In 2010, we did a study on Correlation of ABVS and HHUS after mammography in 212 female patients at Breast Center of Wattanosoth Hospital. Their average age was 48.06 years. HHUS was interpreted and reported by radiologists immediately. ABVS was interpreted and recorded by one radiologist 3 months later. The results of both studies were recorded, analyzed and correlated.
There were 504 lesions, interpreted as BIRADS 1 in 37 cases, BIRADS 2 (simple cyst) in 77 cases, BIRADS 3 in 63 cases, BIRADS 4 in 31 cases and BIRADS 5 in 4 cases. Both studies agreed in 306 lesions, there was agreement and ABVS showed additional lesions in 13 cases, the studies were not in agreement about 35 lesions, ABVS showed negative but HHUS showed positive in 24 lesions, HHUS showed negative but ABVS showed positive in 104 lesions and there were pitfalls in ABVS results in 24 lesions. (Table 1)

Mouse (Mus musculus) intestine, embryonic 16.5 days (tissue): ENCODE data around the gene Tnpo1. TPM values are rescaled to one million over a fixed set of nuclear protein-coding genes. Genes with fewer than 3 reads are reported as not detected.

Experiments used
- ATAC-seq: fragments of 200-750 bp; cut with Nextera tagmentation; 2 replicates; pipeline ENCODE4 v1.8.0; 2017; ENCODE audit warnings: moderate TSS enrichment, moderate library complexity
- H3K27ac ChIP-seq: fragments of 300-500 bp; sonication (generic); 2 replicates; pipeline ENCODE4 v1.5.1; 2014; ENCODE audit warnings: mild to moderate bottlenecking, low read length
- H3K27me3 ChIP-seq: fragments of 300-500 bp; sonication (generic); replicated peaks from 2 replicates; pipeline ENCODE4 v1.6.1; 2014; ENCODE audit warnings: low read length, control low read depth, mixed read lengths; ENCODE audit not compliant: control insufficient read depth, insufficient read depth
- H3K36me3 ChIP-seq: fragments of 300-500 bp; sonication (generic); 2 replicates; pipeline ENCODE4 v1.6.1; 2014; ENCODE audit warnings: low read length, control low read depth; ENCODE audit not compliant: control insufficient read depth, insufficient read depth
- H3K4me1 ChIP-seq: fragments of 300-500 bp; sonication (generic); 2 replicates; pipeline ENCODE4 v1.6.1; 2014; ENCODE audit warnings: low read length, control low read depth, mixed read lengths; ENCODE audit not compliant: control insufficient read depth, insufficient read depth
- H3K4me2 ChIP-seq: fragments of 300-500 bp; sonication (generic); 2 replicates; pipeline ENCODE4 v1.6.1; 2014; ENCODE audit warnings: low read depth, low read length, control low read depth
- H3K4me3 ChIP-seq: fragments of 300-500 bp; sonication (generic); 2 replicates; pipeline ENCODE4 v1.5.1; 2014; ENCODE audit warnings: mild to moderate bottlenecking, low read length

Table 1: Correlation of ABVS and HHUS findings
Table 2: Correlation of 306 agreed findings by ABVS and HHUS.
Table 3: The ABVS and HHUS agree findings but ABVS shows 13 more lesions.
Details of the findings in each category are as follows:
Figure 1: MM does not show any lesion. HHUS shows a microlobulated solid mass, proven to be invasive ductal carcinoma (IDCA). ABVS shows the same finding in multiple images at 2 mm thickness and multiplanar, including axial, sagittal and coronal planes.